While surfing instructables.com and seeing the Wallet Challenge mentioned, I thought I would give it a shot keeping in mind my own criteria for any wallet I buy: minimized volume with a priority to minimizing the depth, plus speed of access to the items inside. In two words: thin and fast. The wallet design here provides a home for, if not everything usually found in a wallet, then at least the more problematic---the cards. Credit cards, membership cards, business cards, whatever. Most of the time I do NOT want these things hanging around my wallet, but I want them handy in my book bag or car close by in case I need them.
As I was thinking on this I eventually settled on an accordion envelope with thin material for the accordions and constrained at the bottom to allow it to flex open and display the contents all at once---random access. This is a common design, and if the accordion material is thin enough, it stays pretty thin overall.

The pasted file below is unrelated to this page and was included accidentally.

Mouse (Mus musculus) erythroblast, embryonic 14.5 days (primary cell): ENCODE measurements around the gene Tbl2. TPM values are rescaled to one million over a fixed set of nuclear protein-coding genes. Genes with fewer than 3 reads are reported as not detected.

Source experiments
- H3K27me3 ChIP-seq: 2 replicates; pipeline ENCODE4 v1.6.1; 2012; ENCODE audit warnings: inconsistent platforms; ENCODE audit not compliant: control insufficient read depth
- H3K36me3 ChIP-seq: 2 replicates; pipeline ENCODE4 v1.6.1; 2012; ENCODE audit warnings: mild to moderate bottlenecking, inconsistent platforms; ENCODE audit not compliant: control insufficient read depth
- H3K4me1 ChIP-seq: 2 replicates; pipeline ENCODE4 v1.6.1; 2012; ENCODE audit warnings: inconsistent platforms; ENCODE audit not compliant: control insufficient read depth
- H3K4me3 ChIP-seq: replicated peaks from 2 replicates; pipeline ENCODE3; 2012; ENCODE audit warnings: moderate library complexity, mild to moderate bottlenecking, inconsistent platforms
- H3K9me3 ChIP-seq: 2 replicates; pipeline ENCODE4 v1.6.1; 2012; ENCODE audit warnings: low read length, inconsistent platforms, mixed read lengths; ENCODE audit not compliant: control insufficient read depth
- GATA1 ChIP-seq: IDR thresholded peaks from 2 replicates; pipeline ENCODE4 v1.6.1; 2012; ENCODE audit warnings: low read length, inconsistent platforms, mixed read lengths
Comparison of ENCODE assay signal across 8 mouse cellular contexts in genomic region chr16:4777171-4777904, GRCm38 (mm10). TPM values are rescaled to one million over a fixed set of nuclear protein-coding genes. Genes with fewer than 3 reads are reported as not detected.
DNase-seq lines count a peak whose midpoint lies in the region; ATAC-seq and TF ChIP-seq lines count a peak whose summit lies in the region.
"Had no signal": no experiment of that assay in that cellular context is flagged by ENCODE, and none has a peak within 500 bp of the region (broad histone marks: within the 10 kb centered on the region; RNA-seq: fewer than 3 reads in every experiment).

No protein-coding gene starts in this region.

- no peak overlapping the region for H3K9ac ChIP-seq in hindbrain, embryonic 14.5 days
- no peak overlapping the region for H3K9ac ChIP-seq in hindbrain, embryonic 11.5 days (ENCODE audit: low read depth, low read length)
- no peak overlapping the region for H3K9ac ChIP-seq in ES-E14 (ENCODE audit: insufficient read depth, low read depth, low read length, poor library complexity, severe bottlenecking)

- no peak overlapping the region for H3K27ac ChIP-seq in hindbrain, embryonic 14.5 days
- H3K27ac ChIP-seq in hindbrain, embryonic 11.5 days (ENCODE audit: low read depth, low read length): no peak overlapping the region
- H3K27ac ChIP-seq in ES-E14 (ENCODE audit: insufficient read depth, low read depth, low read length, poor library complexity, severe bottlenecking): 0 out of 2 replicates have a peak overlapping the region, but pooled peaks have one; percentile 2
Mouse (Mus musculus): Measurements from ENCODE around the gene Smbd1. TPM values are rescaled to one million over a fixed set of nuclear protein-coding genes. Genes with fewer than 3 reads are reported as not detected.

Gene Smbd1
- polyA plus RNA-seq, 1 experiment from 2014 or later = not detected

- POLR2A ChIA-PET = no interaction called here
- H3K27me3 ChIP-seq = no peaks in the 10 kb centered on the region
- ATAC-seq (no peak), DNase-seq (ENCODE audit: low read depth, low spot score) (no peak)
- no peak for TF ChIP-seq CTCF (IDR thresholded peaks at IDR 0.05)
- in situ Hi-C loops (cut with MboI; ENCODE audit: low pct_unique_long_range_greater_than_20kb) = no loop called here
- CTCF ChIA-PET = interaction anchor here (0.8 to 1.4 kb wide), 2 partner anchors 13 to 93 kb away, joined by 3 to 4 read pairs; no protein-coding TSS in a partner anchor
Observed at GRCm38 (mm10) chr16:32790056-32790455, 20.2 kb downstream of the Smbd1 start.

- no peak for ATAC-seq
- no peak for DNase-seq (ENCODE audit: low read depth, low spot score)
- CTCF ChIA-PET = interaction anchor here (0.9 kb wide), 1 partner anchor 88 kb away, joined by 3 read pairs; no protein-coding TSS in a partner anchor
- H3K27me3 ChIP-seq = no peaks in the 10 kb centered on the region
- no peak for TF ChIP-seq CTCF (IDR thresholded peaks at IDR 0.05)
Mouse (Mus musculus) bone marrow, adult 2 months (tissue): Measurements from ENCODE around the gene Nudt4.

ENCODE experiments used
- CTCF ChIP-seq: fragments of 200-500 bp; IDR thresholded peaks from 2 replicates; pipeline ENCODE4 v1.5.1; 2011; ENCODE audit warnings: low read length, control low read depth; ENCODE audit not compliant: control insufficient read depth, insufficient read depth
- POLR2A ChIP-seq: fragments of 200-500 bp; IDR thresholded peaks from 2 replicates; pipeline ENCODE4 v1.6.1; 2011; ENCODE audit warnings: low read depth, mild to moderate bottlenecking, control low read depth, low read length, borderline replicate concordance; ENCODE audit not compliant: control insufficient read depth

The materials used here (paper) were selected for ease of manipulation, but something with more strength or resistance to moisture could easily be used, either for the cover, the inside, or both. Fabric, metal, even panoramic photos could be used for the covers. The interior is best kept thin, and the paper I used could easily gain some moisture resistance from scotchguard. Closing the wallet is also wide open to change. Two closures are shown, but many are possible, especially with more robust cover material.
Final thickness of the empty card wallets are about 0.5 cm and can hold from 10-13 cards.
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Step 1: Gather Materials
Pictured here are all the materials you technically need to make this wallet:
Glue (I chose mucilage for its paper-bonding as well as its applicator)
Foldable material for inner accordions. I chose thin graph paper. .25" or .20" squares
Stiffer material for cover. I chose an old brown mailing envelope and a 20lb bond sheet of paper.
Ruler: To measure and as a fold-starter.